It was hardly the type of start to the new year that everyone had been hoping for.
After opening higher, European stock markets slid as Italian bank UniCredit -- the country's biggest -- announced a massive rights issue to raise as much as €7.5bn to strengthen its capital base. The issue will be undertaken at a whopping 43pc discount. Its share price tumbled 11pc to €5.63 yesterday.
The euro also dropped to a fresh low against the Japanese yen and sank 1pc against the dollar.
Traders are worried that Europe's debt crisis is still unchecked and getting worse.
There was also renewed speculation that Spain's new government -- which unveiled tough austerity measures last week -- could apply to the IMF and EU for bailout loans. The rumours were denied by the government.
The Irish market tracked the movement of its peers, with the ISEQ Overall Index shedding earlier gains as the day progressed.
It closed down 1.77pc, or 52.40 points, at 2,908.12. The index has risen as much as 8.5pc since mid-December.
Among the main movers yesterday were drug company Elan, which lost 5pc, or 53.5 cent, to close at €10.16. The stock had been on a steady upward trajectory since August last year, when it was trading at €6.19.
Clinical trial firm Icon Pharmaceuticals lost 4.7pc, or 65 cent, to finish the day at €13, while food group Greencore also lost ground, declining two cent, or 3.1pc, to 62 cent.
Gainers included ferry group Irish Continental, which added 2.67pc, or 39 cent, to €14.99. Providence Resources rose 1.6pc, or 4 cent, to €2.49 after it announced that it had secured additional offshore exploration licences.
CRH declined 20 cent, or nearly 1.3pc, to €15.48. It said yesterday that it spent a total of just under €600m on acquisitions and investments in 2011.
National benchmark indices fell in 17 of Europe's 18 western markets. France's CAC 40 dropped 1pc, the UK's FTSE 100 slipped 0.5pc and Germany's DAX 0.7pc.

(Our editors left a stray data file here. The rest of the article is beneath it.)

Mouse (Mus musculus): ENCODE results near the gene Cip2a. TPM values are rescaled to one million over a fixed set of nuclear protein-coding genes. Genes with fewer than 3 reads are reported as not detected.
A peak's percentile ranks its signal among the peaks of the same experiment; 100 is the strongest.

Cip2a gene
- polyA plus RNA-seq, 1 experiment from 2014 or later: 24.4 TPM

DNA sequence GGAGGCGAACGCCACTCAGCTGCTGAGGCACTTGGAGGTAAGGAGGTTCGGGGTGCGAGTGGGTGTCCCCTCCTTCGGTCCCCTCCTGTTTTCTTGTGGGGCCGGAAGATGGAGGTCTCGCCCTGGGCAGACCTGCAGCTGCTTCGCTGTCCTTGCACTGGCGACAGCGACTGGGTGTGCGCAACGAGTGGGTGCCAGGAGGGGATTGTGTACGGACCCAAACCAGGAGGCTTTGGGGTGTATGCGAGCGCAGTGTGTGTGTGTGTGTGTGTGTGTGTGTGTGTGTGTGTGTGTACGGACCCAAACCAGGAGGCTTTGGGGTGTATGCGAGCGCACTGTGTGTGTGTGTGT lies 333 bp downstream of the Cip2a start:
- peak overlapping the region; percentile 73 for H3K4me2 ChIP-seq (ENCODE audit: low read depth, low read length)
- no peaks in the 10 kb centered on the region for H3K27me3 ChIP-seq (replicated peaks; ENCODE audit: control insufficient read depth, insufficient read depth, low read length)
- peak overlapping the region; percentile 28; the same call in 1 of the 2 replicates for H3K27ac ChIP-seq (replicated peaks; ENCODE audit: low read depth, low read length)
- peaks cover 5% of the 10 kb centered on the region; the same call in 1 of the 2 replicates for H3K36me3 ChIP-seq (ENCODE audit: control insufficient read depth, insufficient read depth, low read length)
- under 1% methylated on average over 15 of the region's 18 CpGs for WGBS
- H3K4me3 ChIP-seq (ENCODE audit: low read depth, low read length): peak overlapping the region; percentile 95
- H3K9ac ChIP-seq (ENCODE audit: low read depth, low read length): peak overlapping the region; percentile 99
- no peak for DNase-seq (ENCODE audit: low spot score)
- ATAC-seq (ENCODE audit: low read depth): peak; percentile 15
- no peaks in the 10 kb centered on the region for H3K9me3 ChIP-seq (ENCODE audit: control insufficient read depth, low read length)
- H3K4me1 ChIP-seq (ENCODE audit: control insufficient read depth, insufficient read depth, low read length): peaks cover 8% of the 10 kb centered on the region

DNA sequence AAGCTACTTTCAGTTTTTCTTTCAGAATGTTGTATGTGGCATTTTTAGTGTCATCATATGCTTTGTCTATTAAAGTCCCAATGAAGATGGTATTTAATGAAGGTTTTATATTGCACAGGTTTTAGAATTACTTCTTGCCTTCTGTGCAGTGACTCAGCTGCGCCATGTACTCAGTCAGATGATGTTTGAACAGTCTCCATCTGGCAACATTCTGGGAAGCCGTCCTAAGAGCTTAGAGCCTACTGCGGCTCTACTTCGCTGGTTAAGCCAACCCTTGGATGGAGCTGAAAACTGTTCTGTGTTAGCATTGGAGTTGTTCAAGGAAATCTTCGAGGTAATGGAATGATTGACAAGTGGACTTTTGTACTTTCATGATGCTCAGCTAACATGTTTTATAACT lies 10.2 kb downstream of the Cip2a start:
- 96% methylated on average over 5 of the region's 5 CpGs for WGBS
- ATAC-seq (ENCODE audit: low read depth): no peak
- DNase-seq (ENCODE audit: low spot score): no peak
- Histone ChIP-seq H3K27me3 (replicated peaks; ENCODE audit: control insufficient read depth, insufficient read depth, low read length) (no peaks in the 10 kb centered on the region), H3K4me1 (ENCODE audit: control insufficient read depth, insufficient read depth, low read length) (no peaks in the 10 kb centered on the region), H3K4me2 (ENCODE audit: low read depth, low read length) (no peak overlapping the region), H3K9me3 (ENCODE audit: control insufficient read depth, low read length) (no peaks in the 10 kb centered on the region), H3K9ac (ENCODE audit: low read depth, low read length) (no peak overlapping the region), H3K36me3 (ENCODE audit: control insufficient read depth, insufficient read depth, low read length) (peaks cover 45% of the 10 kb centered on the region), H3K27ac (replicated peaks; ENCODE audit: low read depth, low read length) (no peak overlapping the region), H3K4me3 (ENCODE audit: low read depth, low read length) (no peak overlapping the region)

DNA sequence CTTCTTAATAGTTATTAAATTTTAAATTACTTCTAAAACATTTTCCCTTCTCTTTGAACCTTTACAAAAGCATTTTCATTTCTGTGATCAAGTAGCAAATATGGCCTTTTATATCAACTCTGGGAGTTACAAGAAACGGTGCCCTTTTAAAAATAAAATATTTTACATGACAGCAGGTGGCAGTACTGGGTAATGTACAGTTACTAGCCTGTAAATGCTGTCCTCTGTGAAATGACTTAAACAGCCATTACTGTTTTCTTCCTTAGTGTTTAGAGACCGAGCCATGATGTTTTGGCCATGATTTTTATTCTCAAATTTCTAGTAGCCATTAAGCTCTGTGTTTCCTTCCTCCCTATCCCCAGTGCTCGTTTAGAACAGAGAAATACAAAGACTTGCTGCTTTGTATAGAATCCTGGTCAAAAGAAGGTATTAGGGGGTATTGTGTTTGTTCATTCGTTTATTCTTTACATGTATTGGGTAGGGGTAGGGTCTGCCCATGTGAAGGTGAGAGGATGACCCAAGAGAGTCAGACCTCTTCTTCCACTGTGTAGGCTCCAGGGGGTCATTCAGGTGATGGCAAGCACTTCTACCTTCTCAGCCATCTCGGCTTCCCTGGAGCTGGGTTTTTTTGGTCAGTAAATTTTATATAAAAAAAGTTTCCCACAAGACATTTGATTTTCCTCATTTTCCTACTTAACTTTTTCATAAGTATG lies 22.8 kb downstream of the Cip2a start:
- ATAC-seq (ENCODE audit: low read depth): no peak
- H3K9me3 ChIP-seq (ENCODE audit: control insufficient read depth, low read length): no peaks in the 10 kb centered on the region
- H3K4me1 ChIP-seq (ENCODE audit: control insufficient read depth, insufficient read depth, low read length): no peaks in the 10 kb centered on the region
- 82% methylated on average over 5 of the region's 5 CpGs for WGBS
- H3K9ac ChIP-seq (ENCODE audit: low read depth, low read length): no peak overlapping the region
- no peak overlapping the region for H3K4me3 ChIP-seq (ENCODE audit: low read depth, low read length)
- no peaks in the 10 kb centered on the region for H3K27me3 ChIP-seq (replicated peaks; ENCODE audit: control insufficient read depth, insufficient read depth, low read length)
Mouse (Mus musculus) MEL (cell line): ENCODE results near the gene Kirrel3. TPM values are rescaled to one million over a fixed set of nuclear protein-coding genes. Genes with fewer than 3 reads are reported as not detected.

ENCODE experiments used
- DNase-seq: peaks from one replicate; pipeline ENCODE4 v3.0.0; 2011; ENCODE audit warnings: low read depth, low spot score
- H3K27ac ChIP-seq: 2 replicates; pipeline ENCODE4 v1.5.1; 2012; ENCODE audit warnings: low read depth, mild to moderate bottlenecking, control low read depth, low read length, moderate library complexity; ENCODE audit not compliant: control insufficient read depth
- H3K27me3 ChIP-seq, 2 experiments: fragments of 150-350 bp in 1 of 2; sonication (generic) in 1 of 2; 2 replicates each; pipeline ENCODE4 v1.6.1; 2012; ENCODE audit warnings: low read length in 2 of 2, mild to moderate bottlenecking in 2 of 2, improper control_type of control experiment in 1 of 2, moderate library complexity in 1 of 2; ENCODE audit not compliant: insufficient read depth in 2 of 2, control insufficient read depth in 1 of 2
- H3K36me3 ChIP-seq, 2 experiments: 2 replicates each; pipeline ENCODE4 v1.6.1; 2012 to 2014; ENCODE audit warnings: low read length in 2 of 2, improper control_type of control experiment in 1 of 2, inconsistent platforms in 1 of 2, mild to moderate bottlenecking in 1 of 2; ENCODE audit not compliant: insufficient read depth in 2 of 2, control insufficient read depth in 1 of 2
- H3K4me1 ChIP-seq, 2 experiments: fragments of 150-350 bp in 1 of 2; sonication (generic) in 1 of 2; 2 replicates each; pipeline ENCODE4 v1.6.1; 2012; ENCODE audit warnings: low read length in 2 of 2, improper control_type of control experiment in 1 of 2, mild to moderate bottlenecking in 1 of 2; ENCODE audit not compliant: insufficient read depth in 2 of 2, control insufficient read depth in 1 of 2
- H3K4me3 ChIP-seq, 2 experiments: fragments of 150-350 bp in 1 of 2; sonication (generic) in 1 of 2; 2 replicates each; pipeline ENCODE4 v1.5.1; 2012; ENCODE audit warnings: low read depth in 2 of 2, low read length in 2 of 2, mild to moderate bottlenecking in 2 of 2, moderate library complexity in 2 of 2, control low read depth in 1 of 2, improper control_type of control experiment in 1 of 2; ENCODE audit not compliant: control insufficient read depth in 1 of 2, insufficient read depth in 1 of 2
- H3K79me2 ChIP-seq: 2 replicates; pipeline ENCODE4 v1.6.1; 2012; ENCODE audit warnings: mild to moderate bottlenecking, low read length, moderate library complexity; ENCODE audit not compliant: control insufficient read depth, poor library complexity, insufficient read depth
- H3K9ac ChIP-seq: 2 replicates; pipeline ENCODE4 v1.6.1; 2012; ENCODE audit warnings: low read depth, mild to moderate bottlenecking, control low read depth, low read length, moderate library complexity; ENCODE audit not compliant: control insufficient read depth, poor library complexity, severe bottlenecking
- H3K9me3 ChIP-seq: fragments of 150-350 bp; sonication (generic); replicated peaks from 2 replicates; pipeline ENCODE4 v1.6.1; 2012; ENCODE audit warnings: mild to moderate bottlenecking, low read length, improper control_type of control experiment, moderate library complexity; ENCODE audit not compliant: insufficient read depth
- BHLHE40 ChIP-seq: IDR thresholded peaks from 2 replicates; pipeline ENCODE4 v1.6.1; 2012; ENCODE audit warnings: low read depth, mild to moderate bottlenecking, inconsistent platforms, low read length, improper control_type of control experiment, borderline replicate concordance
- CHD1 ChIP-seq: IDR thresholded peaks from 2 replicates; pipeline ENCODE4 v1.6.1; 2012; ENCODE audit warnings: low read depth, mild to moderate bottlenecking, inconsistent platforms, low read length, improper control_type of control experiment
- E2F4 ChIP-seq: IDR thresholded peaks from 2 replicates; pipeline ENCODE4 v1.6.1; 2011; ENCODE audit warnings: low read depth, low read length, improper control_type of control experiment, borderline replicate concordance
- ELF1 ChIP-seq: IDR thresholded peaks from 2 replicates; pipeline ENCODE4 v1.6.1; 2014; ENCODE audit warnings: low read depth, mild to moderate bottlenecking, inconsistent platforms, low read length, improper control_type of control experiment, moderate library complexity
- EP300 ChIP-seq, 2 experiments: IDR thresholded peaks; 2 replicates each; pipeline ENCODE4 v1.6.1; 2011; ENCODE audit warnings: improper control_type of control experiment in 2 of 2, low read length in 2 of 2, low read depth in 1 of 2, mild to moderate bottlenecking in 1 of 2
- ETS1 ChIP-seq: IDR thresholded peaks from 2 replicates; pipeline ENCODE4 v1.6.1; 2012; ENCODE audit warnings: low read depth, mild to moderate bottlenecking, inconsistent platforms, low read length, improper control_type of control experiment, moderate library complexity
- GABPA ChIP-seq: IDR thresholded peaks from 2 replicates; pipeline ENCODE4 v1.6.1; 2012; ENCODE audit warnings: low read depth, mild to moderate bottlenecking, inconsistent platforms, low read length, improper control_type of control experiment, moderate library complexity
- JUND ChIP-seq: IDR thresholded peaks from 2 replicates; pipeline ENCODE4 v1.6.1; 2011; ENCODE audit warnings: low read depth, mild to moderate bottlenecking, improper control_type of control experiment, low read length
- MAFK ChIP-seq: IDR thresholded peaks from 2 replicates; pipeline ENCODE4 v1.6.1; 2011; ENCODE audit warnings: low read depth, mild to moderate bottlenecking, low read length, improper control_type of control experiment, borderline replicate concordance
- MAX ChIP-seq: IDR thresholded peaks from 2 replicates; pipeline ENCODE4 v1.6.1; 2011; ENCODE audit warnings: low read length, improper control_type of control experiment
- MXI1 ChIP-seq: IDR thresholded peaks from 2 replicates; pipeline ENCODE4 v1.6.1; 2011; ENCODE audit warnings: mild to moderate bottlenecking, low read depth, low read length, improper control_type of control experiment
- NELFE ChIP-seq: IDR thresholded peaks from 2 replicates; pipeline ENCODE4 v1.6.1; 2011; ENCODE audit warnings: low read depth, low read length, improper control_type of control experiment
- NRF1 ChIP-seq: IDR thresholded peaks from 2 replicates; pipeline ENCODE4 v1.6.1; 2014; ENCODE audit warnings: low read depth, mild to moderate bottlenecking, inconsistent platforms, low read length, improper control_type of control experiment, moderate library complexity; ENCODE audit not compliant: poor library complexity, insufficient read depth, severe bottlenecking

"The European debt crisis has never really abated," said John Plassard, director at Louis Capital Markets in Geneva.
"Even though 2011 ended relatively well, 2012 remains at risk. States will have to find €800bn in the financial markets this year, so we should have a lot of market volatility ahead of us, at least during the first half."
Germany and Portugal sold bonds yesterday, kicking off a competition for finance that may determine whether eurozone leaders can preserve the single currency.
Danish wind turbine maker Vestas sank 18pc to 57.05 kroner after cutting its earnings forecasts and saying it will announce a significant change to its corporate structure next week.
US stocks were little changed as consumer, industrial and commodity companies rose, helping the market reverse an early drop triggered by lower-than-forecast factory orders and concern Europe's banks need to raise capital.
The S&P 500 Index dropped less than 0.1pc to 1,276.61 by midday after tumbling as much as 0.7pc earlier.
The Dow Jones Industrial Average increased 5.3 points, or less than 0.1pc, to 12,402.68.
The S&P 500 lost 0.04 of a point to 1,257.60 in 2011, the smallest annual change since 1947.
The benchmark gauge for US equities surged 14pc from last year's lowest level on October 3 through December 30 as better-than-estimated economic data fuelled optimism the world's largest economy can shrug off concern over Europe's sovereign debt crisis.